Farmington Schools students talk voting rights with state officials

U.S. Representative Haley Stevens held an April 23 Voting Rights Roundtable discussion with several Farmington Public Schools (FPS) high schoolers.

The group discussed recent state proposals that affect voters and the importance of voter participation.

Maria Taylor David Delind Johnna Balk Farmington City Council
Farmington Schools Voting Rights Roundtable
Farmington High School senior, Riane Molloy, asks the U.S. Representative panel members a question. (Farmington Public Schools)

“I enjoyed the opportunity to meet the people who represent me in the government and talk about an issue I care about immensely,” Farmington High senior Riane Molloy said in a press release. “I learned about the importance of making sure people are registered to vote so that everyone’s voice can be heard.”

Stevens was joined by Michigan Secretary of State Jocelyn Benson, Director of Voters not Politicians Nancy Wang, ACLU Voting Rights Strategist Sharon Dolente, and Farmington High Advanced Placement (AP) U.S. Government teacher Jeremy Gold. Along with Molloy, students who participated included David Daliege, Farmington Central High School; Anish Gaddam, Paul Aran, Cecilia Norris, Jessalyn Vrieland, Farmington High; and Samantha Eahrow, Claudia Cantu, and Danielle Goldberg, North Farmington High.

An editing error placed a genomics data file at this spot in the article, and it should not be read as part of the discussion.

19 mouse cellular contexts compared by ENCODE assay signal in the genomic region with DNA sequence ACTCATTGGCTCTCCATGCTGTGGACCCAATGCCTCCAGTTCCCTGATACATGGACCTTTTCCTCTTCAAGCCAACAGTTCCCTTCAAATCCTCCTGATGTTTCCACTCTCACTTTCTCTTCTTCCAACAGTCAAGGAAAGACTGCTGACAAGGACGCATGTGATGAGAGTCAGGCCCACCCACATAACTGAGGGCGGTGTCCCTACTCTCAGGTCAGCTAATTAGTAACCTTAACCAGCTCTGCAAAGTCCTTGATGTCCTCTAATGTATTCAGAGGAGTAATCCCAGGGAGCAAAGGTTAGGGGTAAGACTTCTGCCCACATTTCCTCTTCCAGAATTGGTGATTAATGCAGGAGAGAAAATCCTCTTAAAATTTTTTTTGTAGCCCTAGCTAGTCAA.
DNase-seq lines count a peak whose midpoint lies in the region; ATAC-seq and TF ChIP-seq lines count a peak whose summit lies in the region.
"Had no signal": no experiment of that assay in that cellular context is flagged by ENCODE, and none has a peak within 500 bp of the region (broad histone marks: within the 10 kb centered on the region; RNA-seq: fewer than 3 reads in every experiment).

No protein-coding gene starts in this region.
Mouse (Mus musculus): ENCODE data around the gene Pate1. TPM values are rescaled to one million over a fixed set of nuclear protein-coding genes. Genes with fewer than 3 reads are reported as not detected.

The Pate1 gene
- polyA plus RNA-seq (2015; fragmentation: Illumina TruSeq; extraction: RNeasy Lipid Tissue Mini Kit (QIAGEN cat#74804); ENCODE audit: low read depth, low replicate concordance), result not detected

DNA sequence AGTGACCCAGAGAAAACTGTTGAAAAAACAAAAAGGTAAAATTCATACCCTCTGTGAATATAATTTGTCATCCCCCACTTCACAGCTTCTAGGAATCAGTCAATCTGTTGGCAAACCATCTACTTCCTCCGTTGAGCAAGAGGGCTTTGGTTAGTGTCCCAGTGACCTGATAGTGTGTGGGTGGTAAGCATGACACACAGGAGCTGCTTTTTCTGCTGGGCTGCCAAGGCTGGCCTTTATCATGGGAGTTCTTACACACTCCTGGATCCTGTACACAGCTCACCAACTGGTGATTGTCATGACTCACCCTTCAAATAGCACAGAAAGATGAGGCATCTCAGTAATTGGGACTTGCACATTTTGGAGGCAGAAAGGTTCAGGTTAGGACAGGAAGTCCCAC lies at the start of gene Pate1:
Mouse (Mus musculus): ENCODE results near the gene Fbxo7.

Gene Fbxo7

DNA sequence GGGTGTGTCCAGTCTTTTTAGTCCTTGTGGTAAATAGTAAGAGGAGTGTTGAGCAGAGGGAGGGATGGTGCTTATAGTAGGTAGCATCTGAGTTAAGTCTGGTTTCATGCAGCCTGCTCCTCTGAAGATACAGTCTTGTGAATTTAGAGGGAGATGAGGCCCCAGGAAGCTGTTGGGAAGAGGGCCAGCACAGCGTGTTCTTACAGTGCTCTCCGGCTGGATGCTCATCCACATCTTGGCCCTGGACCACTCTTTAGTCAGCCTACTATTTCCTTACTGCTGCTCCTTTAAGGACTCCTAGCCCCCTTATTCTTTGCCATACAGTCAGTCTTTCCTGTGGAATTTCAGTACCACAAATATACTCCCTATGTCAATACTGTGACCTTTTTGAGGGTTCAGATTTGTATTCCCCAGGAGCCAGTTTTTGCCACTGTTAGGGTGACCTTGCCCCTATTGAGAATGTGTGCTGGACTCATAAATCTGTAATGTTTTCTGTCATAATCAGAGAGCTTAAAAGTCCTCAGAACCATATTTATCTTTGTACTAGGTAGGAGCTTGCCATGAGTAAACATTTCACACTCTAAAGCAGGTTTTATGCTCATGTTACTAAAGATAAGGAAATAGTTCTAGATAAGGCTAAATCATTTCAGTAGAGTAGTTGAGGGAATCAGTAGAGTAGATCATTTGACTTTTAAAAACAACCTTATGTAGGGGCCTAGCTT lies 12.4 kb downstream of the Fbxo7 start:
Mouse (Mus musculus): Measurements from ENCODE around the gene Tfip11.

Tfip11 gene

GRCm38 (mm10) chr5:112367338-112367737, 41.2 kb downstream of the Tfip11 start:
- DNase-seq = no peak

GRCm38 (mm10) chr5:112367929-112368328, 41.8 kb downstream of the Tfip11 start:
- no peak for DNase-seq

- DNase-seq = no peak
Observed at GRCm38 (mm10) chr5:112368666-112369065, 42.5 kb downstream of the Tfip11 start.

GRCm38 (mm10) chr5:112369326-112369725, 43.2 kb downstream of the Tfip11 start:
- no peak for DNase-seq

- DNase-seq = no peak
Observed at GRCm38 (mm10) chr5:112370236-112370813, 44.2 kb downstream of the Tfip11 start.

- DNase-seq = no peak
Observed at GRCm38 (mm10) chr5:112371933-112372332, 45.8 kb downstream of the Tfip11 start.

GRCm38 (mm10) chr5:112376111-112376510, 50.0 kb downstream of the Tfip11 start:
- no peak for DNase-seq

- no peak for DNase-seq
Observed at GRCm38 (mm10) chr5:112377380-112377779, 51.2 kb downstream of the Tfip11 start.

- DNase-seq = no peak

FPS student voting roundtable

Among the items discussed, Proposal 2, approved in 2018, established a nonpartisan redistricting commission, and Proposal 3 allows absentee voting for any reason, straight-ticket voting, and voting by mail. Proposal 2 created an independent, 13-member redistricting commission to draw new legislative boundaries. This redistricting commission will be composed of four Republicans, four Democrats, and five individuals that are not party specific.

Benson said she will launch a statewide mock election initiative in high schools for the 2020 election. She wants students to know that their voices can be heard and that their votes do count.

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